Nevertheless, the government is prepared to make concession to the U.K. and has invited U.K. law enforcement agencies, and in particular the U.K. National Crime Agency and the Serious Fraud Office, for talks in the Cayman Islands to discuss how collaboration can be improved to ensure that Cayman is not abused to facilitate serious crime transactions, including corruption and serious fraud. 

“We do not wish to be a jurisdiction through which tax evasion occurs,” Panton said. “And we do not wish to be a jurisdiction that facilitates serious crime or fraud.” 

Government is contemplating either having a dedicated person as an exclusive resource or prioritizing U.K. law enforcement requests to minimize response times. Now these response times vary from hours and days to weeks in some cases. 

Another system that will be changed, the minister announced, is the eligible introducer regime in Cayman’s Anti-Money Laundering regulations. 

In order not to unduly restrict transactions with AML provisions, service providers are allowed to rely on professional intermediaries, such as lawyers and accountants, in third countries with similar AML requirements, to confirm the identity of new clients. 

It is a pragmatic approach in cases where other service providers have already carried out the necessary due diligence on a prospective client and have those records on file. 

Service providers who want to rely on an eligible introducer will typically ask for a comfort letter from this intermediary which assures that the introducer has information that clearly establishes the identity of the relevant person and that the introducer will provide copies of these documents on request. 

“We are proposing to change that so that the information has to be brought into the Cayman Islands within a specified time period,” the minister said. “The [eligible introducer] would have to obtain the information and send it to within three months. It could be shorter than that. We are going to a process of having industry experts participating in working groups to understand the practical implications.”  

The period during which no beneficial ownership information is stored in Cayman is therefore shortened, while the transaction can still be carried out. 

This proposal has been welcomed by the U.K., the minister said.  


Tax information exchange 

Cayman’s resistance to a centralized beneficial ownership registry stands in stark contrast to the exchange of tax information which will be automated with at least 97 countries from 2017.  

Cayman has already started to automatically exchange bank account information, tax identification numbers, bank balances and other assets relating to U.S. taxpayers with the United States under the Foreign Account Tax Compliance Act.  

A U.K. equivalent to FATCA governing the automatic exchange of similar data concerning U.K. taxpayers follows this year, before the implementation of the common reporting standard, an OECD initiative based on a multilateral agreement with more than 90 countries. 

The various systems of automatic exchange of taxpayer information will run concurrently with information exchanges based on individual request.  

These information requests made under tax information exchange agreements have very specific limits, narrow in scope, to fall within what is allowed under the law and the agreement itself. But they are expected to be used much more once taxpayer information is exchanged each year en masse with most countries in the world, a process that will potentially trigger further tax investigations.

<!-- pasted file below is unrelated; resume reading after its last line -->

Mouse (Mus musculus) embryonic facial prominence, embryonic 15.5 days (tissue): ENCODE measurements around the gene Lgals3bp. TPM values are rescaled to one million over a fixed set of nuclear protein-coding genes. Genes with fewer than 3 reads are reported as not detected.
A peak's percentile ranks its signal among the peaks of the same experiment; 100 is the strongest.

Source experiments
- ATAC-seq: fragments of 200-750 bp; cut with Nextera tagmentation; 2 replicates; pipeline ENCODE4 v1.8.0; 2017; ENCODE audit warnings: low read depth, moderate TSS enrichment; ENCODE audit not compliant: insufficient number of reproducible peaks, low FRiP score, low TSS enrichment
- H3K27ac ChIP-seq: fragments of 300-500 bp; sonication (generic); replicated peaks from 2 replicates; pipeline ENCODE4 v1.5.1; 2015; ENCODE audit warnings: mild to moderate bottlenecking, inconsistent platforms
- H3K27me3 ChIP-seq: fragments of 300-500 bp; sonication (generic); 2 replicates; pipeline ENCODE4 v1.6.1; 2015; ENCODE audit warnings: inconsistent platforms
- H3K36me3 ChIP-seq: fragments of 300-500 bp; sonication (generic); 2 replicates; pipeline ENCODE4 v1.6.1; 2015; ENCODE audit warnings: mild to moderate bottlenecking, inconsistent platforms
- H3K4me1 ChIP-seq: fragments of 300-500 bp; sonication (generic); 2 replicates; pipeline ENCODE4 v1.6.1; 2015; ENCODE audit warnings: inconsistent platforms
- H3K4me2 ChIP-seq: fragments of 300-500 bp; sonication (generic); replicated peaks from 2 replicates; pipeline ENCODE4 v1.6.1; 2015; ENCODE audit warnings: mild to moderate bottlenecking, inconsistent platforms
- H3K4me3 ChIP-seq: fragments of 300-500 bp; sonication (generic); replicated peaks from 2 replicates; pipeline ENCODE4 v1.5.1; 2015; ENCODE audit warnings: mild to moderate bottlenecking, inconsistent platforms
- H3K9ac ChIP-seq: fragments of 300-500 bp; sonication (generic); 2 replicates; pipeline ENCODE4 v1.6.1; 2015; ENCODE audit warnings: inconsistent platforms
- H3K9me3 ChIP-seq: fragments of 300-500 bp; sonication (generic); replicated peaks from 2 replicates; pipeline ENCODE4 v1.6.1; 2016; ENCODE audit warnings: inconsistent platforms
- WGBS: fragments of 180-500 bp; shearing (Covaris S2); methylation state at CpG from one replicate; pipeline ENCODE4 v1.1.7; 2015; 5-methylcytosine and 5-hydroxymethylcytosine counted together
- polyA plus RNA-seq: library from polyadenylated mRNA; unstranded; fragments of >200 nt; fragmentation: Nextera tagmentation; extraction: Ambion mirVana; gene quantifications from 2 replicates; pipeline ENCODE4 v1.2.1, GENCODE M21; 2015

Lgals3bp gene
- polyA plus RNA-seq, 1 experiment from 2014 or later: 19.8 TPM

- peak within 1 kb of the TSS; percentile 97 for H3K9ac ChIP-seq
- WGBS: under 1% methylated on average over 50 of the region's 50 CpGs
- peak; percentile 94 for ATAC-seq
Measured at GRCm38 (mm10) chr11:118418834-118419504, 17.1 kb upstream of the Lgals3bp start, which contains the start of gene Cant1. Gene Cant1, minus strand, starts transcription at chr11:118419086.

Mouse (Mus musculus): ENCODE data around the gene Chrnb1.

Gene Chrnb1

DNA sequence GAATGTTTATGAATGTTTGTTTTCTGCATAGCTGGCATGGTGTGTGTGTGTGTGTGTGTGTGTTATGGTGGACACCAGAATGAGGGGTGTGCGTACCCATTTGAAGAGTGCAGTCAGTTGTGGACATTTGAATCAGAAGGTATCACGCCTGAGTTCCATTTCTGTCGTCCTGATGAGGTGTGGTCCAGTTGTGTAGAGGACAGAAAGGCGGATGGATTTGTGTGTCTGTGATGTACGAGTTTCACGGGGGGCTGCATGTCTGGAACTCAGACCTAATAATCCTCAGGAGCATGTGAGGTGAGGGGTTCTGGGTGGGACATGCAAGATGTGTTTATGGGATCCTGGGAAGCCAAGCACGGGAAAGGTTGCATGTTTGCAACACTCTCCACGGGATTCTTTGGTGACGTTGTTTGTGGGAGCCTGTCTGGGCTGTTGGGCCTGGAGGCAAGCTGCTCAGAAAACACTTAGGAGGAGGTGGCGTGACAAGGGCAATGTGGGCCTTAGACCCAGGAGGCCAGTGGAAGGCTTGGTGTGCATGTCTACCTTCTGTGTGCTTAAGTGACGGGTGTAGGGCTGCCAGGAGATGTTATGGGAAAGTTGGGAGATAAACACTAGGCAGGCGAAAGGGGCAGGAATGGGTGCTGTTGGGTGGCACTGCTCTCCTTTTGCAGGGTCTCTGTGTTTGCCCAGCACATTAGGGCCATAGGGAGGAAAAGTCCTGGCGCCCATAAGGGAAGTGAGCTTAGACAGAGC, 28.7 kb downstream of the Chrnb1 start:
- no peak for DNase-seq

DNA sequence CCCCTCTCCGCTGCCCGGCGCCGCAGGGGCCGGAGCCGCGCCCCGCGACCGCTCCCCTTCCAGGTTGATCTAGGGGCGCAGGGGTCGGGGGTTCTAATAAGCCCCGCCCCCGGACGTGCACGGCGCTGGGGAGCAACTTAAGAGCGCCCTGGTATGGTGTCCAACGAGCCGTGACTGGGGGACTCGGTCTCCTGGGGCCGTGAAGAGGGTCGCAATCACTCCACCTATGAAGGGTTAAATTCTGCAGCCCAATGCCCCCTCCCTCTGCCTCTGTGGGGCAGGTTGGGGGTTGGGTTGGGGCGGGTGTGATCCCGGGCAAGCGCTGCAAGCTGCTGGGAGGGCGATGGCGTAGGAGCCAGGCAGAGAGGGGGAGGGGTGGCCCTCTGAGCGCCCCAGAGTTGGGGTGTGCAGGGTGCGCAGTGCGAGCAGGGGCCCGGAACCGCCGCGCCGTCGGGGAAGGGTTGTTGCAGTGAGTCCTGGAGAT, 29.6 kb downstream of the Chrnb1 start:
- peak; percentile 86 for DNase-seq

The information exchange on request was a process designed to prevent “fishing expeditions” – the attempt by tax authorities to gather as much information on as many taxpayers as possible even if there was no reason to believe the vast majority had done anything wrong.  

With automatic exchange of information, these fishing expeditions will become the norm and give tax authorities a trove of information.  

Although the process erodes the system of privacy that underpinned Cayman’s financial services industry until now, the information that is exchanged through various methods of tax information exchange is information that should be declared to the relevant tax authorities anyway, says Duncan Nicol, the head of the Department for International Tax Cooperation. 

Minister Panton believes it won’t affect the financial services industry. “We think it adds credibility. We don’t see this as a threat to the jurisdiction. Unfortunately, it does mean added costs for everybody across the board, but it is consistent in the jurisdictions that we regard as our competitors.”  

In contrast to the multilateral automatic exchange of tax information, which will be an international standard, the accessibility of beneficial ownership information is not likely to become standard anytime soon. In particular, the United States is unlikely to participate, according to Panton.  

And while automatic tax information exchange ultimately hands over much more information, including bank account information, names, addresses, tax identification numbers, bank balances, and bank payments of foreign resident individuals, rather than just the name of the beneficial owner of an entity, the concern is that Cayman would suffer competitive disadvantages if it were to introduce a centralized register first. 

“It is not simply sufficient for us to override all of the obligations and the rights that exist with regard to privacy to go out on a limb and do it ourselves at this point because even legitimate business is going to move from any jurisdiction where there is an undue invasion of privacy from their perspective,” the minister said. 

“It does not serve anyone’s agenda if businesses move from a well regulated jurisdiction to a less well regulated one.” 

But if there was a global standard for central registers with public access, then Cayman is going to implement it too, he added. “As soon as competitors like Delaware open up to centralized public registers, we are going to do the same.” 


Financial Services Minister Wayne Panton